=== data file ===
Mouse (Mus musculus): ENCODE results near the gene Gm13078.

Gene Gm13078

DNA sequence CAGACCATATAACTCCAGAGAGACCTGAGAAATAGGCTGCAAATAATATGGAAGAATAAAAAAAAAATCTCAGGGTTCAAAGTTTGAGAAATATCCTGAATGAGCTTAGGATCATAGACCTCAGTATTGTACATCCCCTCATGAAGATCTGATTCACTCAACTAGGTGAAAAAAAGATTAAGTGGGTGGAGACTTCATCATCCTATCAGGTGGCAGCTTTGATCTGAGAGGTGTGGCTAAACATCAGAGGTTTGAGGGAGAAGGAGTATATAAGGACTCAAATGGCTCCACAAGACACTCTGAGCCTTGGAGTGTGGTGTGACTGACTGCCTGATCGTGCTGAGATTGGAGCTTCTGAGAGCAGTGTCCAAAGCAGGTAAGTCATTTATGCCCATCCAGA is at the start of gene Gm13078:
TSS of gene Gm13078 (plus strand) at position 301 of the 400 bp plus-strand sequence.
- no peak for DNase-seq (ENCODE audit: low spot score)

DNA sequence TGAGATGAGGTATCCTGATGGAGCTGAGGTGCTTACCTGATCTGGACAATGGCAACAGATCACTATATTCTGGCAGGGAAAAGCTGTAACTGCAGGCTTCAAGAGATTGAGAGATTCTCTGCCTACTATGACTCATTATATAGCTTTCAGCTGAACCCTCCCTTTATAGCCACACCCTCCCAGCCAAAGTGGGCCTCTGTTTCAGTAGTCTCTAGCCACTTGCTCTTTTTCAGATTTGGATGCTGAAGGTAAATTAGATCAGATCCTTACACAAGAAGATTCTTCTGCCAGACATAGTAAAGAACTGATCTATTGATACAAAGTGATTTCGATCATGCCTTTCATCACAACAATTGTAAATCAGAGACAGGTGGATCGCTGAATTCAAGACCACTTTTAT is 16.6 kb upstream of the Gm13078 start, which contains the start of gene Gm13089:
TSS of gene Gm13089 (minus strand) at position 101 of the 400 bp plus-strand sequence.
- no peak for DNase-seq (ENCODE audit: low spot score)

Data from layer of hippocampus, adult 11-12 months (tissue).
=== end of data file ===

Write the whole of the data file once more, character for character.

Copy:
Mouse (Mus musculus): ENCODE results near the gene Gm13078.

Gene Gm13078

DNA sequence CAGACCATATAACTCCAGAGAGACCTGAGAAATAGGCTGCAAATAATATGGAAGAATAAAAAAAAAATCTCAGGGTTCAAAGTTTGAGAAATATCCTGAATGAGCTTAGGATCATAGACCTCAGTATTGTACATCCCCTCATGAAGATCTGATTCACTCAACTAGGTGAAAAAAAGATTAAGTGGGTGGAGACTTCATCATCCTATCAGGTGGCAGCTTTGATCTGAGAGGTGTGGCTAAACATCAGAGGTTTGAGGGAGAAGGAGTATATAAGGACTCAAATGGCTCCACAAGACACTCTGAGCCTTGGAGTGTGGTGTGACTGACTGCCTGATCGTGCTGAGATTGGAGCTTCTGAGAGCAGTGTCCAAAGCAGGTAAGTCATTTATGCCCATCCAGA is at the start of gene Gm13078:
TSS of gene Gm13078 (plus strand) at position 301 of the 400 bp plus-strand sequence.
- no peak for DNase-seq (ENCODE audit: low spot score)

DNA sequence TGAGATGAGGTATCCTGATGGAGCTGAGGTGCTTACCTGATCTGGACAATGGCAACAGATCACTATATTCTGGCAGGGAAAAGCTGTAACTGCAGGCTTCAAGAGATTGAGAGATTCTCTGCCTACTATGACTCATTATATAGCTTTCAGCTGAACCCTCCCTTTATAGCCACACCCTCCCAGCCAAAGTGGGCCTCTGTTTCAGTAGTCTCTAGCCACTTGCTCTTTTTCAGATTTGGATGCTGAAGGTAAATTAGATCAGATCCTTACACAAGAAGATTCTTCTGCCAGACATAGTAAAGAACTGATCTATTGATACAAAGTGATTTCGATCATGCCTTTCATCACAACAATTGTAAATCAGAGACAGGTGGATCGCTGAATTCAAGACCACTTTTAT is 16.6 kb upstream of the Gm13078 start, which contains the start of gene Gm13089:
TSS of gene Gm13089 (minus strand) at position 101 of the 400 bp plus-strand sequence.
- no peak for DNase-seq (ENCODE audit: low spot score)

Data from layer of hippocampus, adult 11-12 months (tissue).